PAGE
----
A FAMILY is celebrating after a great grandmother received a life saving heart operation.
But six months ago, Margaret Taylor feared she would not see Christmas after developing a problem with her aortic valve.
Doctors told the 94-year-old, she would need a TAVI (transcatheter aortic valve implantation). As it is not currently routinely commissioned in the North West, she was forced to apply for treatment through the primary care trust’s specialist patient panel.
But despite NHS North Lancashire refusing her application because her case was not “exceptional”, Blackpool Teaching Hospitals NHS Foundation Trust managed to fund the treatment.
The sprightly pensioner, who had the operation in November, has now fully recovered and is living independently at her Cleveleys home.
The great-grandmother said: “How can they judge who should live and who should die? I’m extremely grateful to the people who came up with the money. The cardiologist, and the staff at the hospital are gorgeous.
“I was wheezing and gasping for breath before, now I get out and about and I drive my car. It’s given me my life back. I feel wonderful.”
Mrs Taylor’s family are now demanding to know why she was refused the treatment by NHS North Lancashire.
Son Chas Taylor added: “If she is not exceptional in still being independent and in general very good health and mental state at 94 then just what is exceptional?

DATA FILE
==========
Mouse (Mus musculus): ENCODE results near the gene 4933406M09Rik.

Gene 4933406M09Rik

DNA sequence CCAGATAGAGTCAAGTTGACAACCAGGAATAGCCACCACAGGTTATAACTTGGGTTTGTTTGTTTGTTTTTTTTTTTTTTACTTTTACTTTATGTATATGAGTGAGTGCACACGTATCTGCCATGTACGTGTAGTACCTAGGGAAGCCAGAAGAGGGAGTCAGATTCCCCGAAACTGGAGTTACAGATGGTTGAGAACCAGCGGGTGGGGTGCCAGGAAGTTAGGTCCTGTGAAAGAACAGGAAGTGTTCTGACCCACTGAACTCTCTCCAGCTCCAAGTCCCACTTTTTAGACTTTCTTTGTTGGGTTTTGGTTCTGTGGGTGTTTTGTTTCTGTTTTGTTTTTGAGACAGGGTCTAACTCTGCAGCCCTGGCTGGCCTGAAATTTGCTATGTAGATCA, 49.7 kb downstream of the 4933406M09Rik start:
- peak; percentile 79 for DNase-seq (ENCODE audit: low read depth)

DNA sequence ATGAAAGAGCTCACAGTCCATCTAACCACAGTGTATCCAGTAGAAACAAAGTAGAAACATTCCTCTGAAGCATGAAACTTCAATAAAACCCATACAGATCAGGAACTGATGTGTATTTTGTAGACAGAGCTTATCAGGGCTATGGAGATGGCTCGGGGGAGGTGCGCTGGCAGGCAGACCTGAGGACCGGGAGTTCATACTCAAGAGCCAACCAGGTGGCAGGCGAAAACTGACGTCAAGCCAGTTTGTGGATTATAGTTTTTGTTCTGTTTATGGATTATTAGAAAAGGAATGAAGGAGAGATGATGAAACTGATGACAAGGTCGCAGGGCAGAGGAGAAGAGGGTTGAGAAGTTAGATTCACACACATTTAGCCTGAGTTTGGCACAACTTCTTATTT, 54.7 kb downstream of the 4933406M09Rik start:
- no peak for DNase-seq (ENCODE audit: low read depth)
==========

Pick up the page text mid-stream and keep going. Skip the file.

“It has completely changed her quality of life and longevity shouldn’t be at the mercy of bureaucratic panels.”
NHS North Lancashire have so far declined eight out of 13 TAVI applications.
A spokesman said: “Requests for this procedure are considered through an exceptional case process.
“Exceptionality is considered solely in clinical terms.
“Personal, social or psychological circumstances will not be taken into consideration.
“Unfortunately, in the panel’s opinion, there was nothing in the clinical history of Mrs Taylor which made this case exceptional.”
Harry Clarke, director of operations for the trust, said: “Two years ago the trust agreed to fund a pilot study of TAVI. It was a new procedure and the centre agreed to fund a pilot scheme to prove the effectiveness of the operation.
“The trust continues to perform this procedure when funding has been agreed.”
In Blackpool, three patients were refused the treatment on January 11.
Bill Nickson, from Normoss, died while awaiting a decision on funding.